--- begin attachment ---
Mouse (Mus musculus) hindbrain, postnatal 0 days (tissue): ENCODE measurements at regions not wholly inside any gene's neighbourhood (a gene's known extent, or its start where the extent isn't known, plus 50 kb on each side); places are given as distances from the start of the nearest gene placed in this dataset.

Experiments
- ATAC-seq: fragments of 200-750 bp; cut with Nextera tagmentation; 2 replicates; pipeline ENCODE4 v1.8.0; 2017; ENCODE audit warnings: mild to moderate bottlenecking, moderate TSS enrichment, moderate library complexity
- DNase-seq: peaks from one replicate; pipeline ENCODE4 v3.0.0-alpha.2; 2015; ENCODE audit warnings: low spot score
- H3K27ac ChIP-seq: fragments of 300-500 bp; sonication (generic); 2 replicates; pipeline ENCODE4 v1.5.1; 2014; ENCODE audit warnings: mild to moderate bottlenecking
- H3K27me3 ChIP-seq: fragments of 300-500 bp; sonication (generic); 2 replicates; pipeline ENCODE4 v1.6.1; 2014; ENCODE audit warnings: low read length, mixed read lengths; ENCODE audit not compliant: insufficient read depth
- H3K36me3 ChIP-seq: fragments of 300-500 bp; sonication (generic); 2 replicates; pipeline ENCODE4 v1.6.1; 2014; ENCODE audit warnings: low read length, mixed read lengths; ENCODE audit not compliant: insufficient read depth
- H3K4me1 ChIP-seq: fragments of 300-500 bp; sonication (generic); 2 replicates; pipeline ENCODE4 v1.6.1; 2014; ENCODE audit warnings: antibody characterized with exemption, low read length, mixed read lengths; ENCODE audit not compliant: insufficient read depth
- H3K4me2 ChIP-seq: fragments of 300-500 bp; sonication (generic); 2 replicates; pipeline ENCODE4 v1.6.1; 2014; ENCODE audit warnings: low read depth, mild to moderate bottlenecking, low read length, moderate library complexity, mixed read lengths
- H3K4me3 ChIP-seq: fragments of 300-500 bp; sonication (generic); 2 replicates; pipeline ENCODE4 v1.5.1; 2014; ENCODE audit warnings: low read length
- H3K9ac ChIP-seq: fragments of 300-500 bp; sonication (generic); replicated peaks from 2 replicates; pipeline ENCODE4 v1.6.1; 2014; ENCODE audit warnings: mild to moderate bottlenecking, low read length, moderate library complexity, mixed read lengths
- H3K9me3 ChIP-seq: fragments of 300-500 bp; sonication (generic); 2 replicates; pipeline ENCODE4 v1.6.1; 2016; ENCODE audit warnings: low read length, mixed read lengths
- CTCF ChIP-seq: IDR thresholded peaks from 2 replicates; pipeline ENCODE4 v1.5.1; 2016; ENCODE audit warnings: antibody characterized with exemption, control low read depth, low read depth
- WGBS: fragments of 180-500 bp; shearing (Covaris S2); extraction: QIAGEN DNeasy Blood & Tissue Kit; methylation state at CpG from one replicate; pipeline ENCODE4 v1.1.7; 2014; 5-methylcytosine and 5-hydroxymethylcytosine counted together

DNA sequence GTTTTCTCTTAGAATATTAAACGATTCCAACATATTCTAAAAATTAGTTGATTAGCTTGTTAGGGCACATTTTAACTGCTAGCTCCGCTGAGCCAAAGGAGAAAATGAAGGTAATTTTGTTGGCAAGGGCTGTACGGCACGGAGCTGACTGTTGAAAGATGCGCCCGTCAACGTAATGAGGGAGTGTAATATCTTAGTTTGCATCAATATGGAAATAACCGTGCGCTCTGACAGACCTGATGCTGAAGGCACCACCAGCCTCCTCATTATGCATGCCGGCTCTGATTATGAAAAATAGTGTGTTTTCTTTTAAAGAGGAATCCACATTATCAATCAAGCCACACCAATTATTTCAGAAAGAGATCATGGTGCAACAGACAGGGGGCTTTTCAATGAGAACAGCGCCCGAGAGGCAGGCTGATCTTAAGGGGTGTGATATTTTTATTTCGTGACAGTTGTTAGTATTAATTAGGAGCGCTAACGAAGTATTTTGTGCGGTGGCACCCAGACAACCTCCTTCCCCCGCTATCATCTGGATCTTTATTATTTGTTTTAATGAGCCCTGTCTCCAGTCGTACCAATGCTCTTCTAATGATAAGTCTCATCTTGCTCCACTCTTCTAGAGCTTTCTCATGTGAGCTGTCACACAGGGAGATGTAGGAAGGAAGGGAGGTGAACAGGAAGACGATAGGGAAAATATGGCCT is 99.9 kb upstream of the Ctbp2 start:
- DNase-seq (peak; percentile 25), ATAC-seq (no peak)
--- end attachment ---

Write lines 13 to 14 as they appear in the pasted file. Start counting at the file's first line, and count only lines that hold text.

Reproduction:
- CTCF ChIP-seq: IDR thresholded peaks from 2 replicates; pipeline ENCODE4 v1.5.1; 2016; ENCODE audit warnings: antibody characterized with exemption, control low read depth, low read depth
- WGBS: fragments of 180-500 bp; shearing (Covaris S2); extraction: QIAGEN DNeasy Blood & Tissue Kit; methylation state at CpG from one replicate; pipeline ENCODE4 v1.1.7; 2014; 5-methylcytosine and 5-hydroxymethylcytosine counted together